Wednesday, September 18, 2019

The Nature of Love Explored in Plato’s Symposium Essay -- Plato Sympos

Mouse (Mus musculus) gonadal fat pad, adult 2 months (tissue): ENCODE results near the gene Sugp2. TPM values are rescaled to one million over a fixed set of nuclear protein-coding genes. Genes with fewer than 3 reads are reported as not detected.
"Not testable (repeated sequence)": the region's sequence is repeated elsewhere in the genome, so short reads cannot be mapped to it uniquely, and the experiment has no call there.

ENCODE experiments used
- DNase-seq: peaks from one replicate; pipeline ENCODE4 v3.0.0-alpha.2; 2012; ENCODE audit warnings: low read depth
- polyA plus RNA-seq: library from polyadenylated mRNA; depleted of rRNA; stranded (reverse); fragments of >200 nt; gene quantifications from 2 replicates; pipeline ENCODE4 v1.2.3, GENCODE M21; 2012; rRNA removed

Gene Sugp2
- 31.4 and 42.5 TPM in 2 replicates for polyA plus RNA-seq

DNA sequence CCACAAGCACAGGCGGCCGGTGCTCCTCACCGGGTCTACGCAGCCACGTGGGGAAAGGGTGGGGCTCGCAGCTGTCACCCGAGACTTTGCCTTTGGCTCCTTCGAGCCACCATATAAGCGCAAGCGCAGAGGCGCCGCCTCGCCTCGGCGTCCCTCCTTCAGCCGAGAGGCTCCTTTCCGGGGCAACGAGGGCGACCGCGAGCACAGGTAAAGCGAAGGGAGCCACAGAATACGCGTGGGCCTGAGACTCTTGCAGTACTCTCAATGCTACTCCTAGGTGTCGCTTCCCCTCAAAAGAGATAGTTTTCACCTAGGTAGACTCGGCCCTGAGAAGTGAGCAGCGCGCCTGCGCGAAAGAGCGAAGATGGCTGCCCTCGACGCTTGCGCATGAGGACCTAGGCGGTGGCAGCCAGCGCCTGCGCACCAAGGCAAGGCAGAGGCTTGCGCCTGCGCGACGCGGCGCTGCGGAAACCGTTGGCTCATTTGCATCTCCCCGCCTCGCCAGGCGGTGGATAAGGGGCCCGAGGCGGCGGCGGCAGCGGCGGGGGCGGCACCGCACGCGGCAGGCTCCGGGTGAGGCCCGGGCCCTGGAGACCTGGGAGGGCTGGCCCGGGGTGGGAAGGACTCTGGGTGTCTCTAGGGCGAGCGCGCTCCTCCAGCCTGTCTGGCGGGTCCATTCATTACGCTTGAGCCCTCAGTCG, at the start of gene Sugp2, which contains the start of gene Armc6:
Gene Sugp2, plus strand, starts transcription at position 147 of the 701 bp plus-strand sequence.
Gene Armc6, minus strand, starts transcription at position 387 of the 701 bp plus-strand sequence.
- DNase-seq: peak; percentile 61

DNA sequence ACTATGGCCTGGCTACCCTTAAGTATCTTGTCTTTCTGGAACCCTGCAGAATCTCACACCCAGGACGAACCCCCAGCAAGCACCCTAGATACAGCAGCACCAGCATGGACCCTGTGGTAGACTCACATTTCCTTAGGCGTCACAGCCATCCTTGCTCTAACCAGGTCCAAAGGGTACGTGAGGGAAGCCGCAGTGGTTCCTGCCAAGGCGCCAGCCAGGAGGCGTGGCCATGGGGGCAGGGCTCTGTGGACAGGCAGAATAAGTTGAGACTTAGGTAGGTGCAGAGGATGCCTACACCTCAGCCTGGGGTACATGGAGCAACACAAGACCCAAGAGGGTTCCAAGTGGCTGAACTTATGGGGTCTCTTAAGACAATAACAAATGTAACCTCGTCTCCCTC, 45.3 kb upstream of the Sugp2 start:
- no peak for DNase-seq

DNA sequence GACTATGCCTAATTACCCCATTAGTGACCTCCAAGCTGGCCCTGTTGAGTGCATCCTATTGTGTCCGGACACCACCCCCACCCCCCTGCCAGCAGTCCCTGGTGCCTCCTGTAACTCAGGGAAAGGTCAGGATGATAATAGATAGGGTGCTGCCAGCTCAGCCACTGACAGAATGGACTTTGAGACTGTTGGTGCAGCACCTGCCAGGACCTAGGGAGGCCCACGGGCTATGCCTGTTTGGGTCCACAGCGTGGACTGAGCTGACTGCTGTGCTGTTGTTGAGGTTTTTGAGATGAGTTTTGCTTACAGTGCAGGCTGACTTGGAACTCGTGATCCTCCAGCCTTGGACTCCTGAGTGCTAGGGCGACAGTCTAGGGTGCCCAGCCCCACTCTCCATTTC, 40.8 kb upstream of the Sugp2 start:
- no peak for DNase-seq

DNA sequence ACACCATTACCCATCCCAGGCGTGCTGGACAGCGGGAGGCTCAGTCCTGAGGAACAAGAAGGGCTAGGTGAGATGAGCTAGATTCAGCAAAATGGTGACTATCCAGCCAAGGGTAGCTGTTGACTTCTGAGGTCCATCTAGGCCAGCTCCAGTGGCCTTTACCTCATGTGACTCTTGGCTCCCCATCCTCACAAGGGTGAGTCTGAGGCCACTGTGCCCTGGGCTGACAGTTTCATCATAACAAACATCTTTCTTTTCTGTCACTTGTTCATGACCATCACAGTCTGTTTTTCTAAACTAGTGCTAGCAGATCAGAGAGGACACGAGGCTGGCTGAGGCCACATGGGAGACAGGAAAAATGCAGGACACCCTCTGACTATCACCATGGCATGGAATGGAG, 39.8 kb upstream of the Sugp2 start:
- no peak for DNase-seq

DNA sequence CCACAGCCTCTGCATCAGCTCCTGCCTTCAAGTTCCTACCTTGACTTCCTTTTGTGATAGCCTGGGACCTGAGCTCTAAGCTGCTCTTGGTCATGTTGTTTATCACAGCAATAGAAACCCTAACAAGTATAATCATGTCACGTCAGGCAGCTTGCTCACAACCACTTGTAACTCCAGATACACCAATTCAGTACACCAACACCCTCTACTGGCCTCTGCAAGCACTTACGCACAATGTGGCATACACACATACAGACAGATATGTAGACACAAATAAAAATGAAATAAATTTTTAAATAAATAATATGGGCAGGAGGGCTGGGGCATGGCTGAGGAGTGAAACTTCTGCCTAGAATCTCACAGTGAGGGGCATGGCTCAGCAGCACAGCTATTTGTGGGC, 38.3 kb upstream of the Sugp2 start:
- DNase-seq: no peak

The Nature of Love Explored in Plato’s Symposium In classical Greek literature the subject of love is commonly a prominent theme. However, throughout these varied texts the subject of Love becomes a multi-faceted being. From this common occurrence in literature we can assume that this subject had a large impact on day-to-day life. One text that explores the many faces of love in everyday life is Plato’s Symposium. In this text we hear a number of views on the subject of love and what the true nature of love is. This essay will focus on a speech by Pausanius. Pausanius’s speech concentrates on the goddess Aphrodite. In particular he looks at her two forms, as a promoter of â€Å"Celestial Love† as well as â€Å"Common Love.† This idea of â€Å"Common Love† can be seen in a real life context in the tragedy â€Å"Hippolytus† by Euripides. This brings the philosophical views made by Pausanius into a real-life context. The speech by Pausanius in Plato’s Symposium divides the goddess Aphrodite into two beings, each responsible for a different aspect of love. To prove the existence of her double life he cites her creation. There are two versions of the birth of Aphrodite, one coming from Hesiod’s work, Theogony, where she is borne out of Uranus’ castrated genitals as they splash into the sea; the other is from Homer’s work, the Illiad, where she is said to be the daughter of Zeus and Dione. (Notes on Plato’s Symposium 180e) From these two vastly different creations she takes on two vastly different forms. Pausanius describes one of her forms as â€Å"Celestial† love. This type of love springs out of the Aphrodite created from Uranus’ genitals. This form is â€Å"wholly male† (Symposium 180c) which inspires men to be a... ... love described by Pausanias as â€Å"Common† love. Throughout the play love is used by Euripides as a key plot factor and in many ways sets the outcome of the play. This love was definitely based on a physical attraction between a male and a female, thus making it â€Å"Common† love. The fact that Euripides uses â€Å"Common† love lends credibility to Pausanias’ philosophical ideas. The appearance of this idea suggests that it had realistic roots. . The events that took place in the play, such as the relationship between Phaedra and Hippolytus, must have been realistic so a Greek audience would believe the story. Even though Hippolytus is a fictional play the events that take place must have their roots in realistic events. This allows us to believe that Pausanias’ philosophical ideal was in fact a real life issue that Athenians dealt with in day-to-day life.

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